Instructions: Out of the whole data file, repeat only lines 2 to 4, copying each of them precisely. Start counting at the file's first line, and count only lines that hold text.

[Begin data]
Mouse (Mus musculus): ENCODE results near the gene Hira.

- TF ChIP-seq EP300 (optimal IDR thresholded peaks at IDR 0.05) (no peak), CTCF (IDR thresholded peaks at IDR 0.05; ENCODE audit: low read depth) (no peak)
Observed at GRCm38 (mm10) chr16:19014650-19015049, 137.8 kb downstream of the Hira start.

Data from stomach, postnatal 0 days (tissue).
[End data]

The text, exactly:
- TF ChIP-seq EP300 (optimal IDR thresholded peaks at IDR 0.05) (no peak), CTCF (IDR thresholded peaks at IDR 0.05; ENCODE audit: low read depth) (no peak)
Observed at GRCm38 (mm10) chr16:19014650-19015049, 137.8 kb downstream of the Hira start.

Data from stomach, postnatal 0 days (tissue).